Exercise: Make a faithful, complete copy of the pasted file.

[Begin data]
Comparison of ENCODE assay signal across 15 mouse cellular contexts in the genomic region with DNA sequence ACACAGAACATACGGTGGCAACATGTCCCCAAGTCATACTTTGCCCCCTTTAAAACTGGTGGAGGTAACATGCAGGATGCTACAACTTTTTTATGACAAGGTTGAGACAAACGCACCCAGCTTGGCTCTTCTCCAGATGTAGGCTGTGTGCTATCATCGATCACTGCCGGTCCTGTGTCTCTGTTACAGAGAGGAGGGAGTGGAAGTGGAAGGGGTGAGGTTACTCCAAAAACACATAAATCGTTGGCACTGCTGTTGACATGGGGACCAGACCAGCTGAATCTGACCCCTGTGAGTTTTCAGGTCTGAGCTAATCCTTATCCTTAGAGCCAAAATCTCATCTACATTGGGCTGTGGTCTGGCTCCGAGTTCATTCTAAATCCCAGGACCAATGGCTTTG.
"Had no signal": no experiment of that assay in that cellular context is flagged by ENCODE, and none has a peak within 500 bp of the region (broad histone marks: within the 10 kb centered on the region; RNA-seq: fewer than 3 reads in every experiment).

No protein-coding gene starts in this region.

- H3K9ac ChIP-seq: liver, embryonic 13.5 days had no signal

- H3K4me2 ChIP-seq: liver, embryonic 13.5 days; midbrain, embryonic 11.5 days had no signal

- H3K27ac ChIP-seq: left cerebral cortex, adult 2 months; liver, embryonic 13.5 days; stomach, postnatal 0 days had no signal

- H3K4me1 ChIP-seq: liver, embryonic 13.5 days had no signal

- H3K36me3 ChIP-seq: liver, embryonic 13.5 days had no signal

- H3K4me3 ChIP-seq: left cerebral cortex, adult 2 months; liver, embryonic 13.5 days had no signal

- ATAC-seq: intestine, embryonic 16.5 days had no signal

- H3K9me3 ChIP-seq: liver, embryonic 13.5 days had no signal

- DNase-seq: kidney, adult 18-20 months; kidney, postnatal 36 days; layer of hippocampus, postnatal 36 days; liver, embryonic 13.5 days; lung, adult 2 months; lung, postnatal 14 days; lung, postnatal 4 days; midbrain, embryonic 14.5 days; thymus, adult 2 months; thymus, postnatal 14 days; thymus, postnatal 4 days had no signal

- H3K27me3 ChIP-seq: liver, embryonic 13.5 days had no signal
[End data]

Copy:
Comparison of ENCODE assay signal across 15 mouse cellular contexts in the genomic region with DNA sequence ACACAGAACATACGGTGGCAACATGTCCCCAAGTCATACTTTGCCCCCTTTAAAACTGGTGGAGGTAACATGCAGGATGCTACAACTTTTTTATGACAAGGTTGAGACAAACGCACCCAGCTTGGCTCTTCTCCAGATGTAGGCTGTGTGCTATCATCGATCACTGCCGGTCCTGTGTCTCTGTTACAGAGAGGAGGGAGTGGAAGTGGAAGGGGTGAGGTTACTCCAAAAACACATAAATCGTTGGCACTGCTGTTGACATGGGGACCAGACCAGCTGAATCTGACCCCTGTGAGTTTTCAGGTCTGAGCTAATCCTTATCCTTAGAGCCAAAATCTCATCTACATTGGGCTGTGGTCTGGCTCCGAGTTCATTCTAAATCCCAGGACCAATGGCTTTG.
"Had no signal": no experiment of that assay in that cellular context is flagged by ENCODE, and none has a peak within 500 bp of the region (broad histone marks: within the 10 kb centered on the region; RNA-seq: fewer than 3 reads in every experiment).

No protein-coding gene starts in this region.

- H3K9ac ChIP-seq: liver, embryonic 13.5 days had no signal

- H3K4me2 ChIP-seq: liver, embryonic 13.5 days; midbrain, embryonic 11.5 days had no signal

- H3K27ac ChIP-seq: left cerebral cortex, adult 2 months; liver, embryonic 13.5 days; stomach, postnatal 0 days had no signal

- H3K4me1 ChIP-seq: liver, embryonic 13.5 days had no signal

- H3K36me3 ChIP-seq: liver, embryonic 13.5 days had no signal

- H3K4me3 ChIP-seq: left cerebral cortex, adult 2 months; liver, embryonic 13.5 days had no signal

- ATAC-seq: intestine, embryonic 16.5 days had no signal

- H3K9me3 ChIP-seq: liver, embryonic 13.5 days had no signal

- DNase-seq: kidney, adult 18-20 months; kidney, postnatal 36 days; layer of hippocampus, postnatal 36 days; liver, embryonic 13.5 days; lung, adult 2 months; lung, postnatal 14 days; lung, postnatal 4 days; midbrain, embryonic 14.5 days; thymus, adult 2 months; thymus, postnatal 14 days; thymus, postnatal 4 days had no signal

- H3K27me3 ChIP-seq: liver, embryonic 13.5 days had no signal